- R. Zhang, T. Yan, B.-D. Lechner, K. Schröter, Y. Liang, B. Li, F. Furtado, P. Sun, K. Saalwächter.
Heterogeneity, Segmental and Hydrogen Bond Dynamics, and Aging
of Supramolecular Self-Healing Rubber.
Macromolecules 46, 1841-1850 (2013).
In recent years, self-healing materials have attracted increasing
attention due to their potentially spontaneous self-repairing ability after
mechanical damage. Here, we focus on a supramolecular self-healing rubber
based on fatty acids following the work of Leibler and co-workers. We study the
heterogeneous network structure and hydrogen bond dynamics as well as its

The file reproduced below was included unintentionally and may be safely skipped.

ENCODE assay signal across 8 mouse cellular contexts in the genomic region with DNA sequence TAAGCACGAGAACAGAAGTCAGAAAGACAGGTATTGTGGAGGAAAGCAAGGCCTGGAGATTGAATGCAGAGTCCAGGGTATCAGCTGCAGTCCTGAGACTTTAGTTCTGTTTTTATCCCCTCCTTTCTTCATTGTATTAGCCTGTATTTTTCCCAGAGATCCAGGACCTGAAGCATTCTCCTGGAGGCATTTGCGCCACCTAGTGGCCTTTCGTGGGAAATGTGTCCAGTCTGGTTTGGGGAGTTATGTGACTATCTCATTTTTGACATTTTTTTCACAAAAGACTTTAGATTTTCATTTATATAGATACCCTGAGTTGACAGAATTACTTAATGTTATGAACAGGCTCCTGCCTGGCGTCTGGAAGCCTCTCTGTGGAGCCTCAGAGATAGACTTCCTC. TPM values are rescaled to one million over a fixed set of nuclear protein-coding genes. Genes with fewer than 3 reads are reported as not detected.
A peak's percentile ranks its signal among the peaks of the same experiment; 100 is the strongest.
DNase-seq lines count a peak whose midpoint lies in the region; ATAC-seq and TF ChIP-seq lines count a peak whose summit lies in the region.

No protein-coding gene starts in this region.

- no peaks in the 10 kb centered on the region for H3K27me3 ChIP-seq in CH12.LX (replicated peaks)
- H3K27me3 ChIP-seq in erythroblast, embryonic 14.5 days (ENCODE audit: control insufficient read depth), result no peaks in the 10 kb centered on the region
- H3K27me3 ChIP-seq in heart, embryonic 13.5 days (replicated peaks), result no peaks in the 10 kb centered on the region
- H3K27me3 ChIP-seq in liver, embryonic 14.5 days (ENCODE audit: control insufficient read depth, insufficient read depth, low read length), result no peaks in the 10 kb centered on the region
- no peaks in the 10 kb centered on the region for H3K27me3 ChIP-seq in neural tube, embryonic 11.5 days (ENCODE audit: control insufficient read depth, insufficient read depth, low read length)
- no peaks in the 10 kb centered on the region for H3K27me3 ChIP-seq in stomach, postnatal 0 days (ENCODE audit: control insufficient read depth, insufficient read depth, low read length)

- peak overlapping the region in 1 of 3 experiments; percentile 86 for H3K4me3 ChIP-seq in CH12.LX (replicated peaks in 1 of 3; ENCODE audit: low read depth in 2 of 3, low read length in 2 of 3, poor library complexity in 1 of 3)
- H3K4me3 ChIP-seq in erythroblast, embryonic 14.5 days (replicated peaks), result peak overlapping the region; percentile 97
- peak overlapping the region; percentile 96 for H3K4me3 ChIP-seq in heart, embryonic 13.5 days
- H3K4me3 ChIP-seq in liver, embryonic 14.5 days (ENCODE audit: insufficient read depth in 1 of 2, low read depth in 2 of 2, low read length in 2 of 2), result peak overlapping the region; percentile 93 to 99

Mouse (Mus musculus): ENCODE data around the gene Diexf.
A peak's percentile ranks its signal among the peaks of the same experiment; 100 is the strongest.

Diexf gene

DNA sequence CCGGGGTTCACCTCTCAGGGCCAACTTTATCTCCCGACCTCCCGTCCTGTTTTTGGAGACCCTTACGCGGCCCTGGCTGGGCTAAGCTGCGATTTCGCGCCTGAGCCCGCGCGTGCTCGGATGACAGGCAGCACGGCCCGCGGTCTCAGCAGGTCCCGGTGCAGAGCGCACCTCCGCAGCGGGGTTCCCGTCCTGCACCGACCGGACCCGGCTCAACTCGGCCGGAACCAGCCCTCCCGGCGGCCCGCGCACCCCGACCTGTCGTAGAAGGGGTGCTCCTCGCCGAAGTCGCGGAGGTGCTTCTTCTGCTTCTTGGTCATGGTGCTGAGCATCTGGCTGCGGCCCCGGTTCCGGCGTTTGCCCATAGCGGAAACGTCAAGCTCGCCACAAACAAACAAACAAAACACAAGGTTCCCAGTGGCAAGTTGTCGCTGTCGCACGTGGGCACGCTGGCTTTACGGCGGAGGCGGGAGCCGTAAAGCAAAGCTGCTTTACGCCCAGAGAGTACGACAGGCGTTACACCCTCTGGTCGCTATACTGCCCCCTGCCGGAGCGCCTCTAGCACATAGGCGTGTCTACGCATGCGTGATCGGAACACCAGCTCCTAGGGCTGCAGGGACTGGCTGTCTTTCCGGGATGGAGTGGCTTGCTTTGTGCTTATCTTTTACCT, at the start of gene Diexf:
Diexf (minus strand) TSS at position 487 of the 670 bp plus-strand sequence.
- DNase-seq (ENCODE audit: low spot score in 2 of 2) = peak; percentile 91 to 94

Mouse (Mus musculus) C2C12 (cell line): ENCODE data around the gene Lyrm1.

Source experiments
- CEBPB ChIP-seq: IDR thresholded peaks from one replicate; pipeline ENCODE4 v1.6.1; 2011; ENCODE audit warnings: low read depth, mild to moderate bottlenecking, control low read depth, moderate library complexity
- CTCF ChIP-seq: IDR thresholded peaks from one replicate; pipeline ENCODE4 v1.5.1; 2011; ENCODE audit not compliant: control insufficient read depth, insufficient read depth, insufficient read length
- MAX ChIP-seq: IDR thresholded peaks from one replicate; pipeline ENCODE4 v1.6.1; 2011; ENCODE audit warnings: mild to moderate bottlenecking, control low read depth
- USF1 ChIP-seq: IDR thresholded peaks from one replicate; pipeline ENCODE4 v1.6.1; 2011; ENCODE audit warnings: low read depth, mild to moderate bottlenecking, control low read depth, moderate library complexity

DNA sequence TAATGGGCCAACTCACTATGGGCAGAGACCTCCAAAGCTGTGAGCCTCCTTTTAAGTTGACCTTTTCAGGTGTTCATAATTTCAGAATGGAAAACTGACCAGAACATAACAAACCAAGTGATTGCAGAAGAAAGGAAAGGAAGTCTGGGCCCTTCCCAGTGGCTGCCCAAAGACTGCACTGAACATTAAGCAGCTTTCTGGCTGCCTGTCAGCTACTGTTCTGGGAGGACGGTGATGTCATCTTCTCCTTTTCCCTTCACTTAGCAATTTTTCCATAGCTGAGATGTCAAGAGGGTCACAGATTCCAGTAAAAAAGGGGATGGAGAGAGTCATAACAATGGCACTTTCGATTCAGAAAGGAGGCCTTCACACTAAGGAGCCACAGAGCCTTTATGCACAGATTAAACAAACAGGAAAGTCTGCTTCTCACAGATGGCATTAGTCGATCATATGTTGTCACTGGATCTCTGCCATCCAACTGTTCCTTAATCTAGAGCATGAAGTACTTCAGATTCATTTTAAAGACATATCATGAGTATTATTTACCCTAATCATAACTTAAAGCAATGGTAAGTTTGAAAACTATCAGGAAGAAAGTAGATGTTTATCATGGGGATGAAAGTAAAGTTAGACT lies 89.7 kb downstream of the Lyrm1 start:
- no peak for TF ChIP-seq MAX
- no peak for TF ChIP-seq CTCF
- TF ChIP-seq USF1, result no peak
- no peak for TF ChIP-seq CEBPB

significant aging properties using several experimental techniques. NMR
experiments reveal that the rubber is basically a two-component system, with a
∼ 85% fraction of material rich in hydrogen-bonded structures and associated
aliphatic moieties, undergoing a glass transition just below ambient temperature,
and the other one being comprised of more mobile aliphatic chains. Changes in
the IR bands corresponding to the NH bending and CO stretching vibrations show that water in the rubber not only takes the
role of a plasticizer, reducing the glass transition temperature of the main component, but also is involved in changes of the
hydrogen-bonding network. On the basis of shear rheology experiments and proton low-field NMR, we deduce that the rubber
undergoes irreversible chemical cross-linking reactions at temperatures above 110 °C, going along with a weakening of its selfhealing